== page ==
# The Hertz-Mindlin with JKR Model

Hertz-Mindlin with JKR (Johnson-Kendall-Roberts) Cohesion is a cohesion contact model that accounts for the influence of Van der Waals forces.

This contact model works within the contact zone and allows you to model strongly adhesive systems, such as dry powders or wet materials. In this model, the implementation of normal elastic contact force is based on the Johnson-Kendall-Roberts theory (Johnson, Kendal and Roberts 1971).

Hertz-Mindlin with JKR Cohesion uses the same calculations as the Hertz-Mindlin (no slip) contact model for the following types of forces:

1. Tangential elastic force
2. Normal dissipation force
3. Tangential dissipation force

JKR normal force depends on the overlap δ and the interaction parameter, surface energy γ as follows:

Here, E* is equivalent Young’s modulus, and R* is the equivalent radius defined in the “Hertz-Mindlin (no slip) Contact Model” section.

Normal force is a function of normal overlap. Hertz-Mindlin with JKR cohesion model results are compared with the Hertz-Mindlin (no slip) model results. Negative overlap is the gap between two separated particles.

The EDEM JKR normal force follows the same solution of the above equations for both loading and unloading phases. The figure shows the typical plot of JKR normal force as a function of normal overlap.

For γ = 0, force turns into Hertz-Mindlin normal force:

This model provides attractive cohesion forces even if the particles are not in physical contact. The maximum gap between particles with non-zero force is defined as:

For δ< δc , the model returns zero force. The maximum value of the cohesion force occurs when particles are not in physical contact and the separation gap is less than δc. The value of maximum cohesion force, called pull-out force, is defined as:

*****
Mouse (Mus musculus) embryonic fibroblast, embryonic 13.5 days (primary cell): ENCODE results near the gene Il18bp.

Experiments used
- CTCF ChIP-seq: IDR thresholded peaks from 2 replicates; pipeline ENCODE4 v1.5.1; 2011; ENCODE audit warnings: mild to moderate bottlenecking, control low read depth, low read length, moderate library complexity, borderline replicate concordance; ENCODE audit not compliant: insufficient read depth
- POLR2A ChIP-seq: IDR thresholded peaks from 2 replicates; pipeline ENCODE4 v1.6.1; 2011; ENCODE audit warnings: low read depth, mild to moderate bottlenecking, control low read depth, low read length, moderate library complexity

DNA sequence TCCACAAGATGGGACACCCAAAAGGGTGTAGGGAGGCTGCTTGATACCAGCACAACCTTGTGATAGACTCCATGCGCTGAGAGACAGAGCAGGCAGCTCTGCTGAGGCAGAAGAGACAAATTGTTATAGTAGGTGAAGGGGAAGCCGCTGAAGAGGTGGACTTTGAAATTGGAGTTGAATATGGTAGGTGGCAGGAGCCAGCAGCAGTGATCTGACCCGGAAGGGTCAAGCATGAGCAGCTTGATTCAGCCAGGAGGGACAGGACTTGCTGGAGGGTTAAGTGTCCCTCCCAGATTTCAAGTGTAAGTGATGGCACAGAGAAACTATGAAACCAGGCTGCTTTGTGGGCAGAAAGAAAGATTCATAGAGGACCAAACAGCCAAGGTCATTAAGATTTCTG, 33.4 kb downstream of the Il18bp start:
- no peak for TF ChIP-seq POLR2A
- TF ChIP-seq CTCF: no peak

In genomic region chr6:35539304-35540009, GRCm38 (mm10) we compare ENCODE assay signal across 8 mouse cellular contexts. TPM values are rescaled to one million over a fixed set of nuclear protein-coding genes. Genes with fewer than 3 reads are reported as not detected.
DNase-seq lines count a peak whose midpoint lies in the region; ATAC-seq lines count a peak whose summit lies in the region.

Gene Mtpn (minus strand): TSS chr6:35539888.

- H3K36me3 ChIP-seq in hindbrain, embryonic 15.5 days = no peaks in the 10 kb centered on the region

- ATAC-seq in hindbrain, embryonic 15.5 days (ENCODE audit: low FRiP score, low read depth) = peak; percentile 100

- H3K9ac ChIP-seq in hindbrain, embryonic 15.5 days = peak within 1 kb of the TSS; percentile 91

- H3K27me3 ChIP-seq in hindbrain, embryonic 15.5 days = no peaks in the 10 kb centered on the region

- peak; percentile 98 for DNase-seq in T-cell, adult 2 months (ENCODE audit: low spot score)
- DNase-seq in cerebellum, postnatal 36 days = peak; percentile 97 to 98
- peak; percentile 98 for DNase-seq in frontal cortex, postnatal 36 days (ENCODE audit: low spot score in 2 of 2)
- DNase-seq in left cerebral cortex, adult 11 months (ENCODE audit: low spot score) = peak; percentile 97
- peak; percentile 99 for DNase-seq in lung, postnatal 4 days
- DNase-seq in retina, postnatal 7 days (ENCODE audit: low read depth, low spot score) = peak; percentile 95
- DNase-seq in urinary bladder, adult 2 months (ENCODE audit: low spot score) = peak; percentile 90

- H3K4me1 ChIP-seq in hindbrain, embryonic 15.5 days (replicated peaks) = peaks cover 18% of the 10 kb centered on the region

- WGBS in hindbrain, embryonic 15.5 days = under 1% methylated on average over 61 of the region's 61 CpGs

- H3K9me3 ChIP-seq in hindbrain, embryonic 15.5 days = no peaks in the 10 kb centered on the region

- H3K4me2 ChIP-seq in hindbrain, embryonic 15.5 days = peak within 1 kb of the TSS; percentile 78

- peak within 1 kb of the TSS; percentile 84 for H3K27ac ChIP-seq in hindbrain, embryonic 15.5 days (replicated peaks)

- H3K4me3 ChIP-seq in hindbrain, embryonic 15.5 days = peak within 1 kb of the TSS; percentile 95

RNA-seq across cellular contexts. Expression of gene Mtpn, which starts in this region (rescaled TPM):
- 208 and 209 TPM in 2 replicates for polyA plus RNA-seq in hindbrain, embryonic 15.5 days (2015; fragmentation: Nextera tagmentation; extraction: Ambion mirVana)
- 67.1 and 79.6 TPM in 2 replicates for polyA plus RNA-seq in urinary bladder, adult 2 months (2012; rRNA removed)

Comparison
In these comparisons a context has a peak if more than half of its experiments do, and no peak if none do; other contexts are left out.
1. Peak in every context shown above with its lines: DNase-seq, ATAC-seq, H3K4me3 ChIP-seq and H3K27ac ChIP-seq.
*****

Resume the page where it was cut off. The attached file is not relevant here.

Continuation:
Friction force calculation is different than in the Hertz-Mindlin (no slip) contact model in that it depends on the positive repulsive part of JKR normal force. As a result, the EDEM JKR friction model provides higher friction force when cohesion component of the contact force is higher. The importance and advantages of this friction force model correction in the presence of strong cohesive forces was noted and illustrated in, such as (Baran, et al. 2009), (Gilabert, Roux and Castellanos 2007).

Although this model was designed for fine, dry particles, it can be used to model wet particles. The force needed to separate two particles depends on the liquid surface tension γc and the wetting angle θ:

Equating the above force to JKR max force allows JKR surface energy parameter estimation if EDEM particle size is not scaled.

 Interaction Configurable Parameters Position Particle to Particle,  Particle to Geometry Click + to add cohesion to particle-particle or particle-geometry interactions. Set the surface energy for each interaction. Surface energy is a property of the materials ability to retain moisture/charge on its surface. The amount of surface energy influences the adhesion of the material. The SI units of surface energy are J/m². Last
1. Select the required category from the Interaction pulldown in the Physics section of the Creator.

2. Click the + dropdown and then select Hertz-Mindlin with JKR Cohesion.

3. Click the configuration  icon to define contact model parameters.

It is not recommended to use this contact model with particle contact radius on since this will result in an attractive force before a physical contact has been made (see Hertz-Mindlin with JKR Version 2).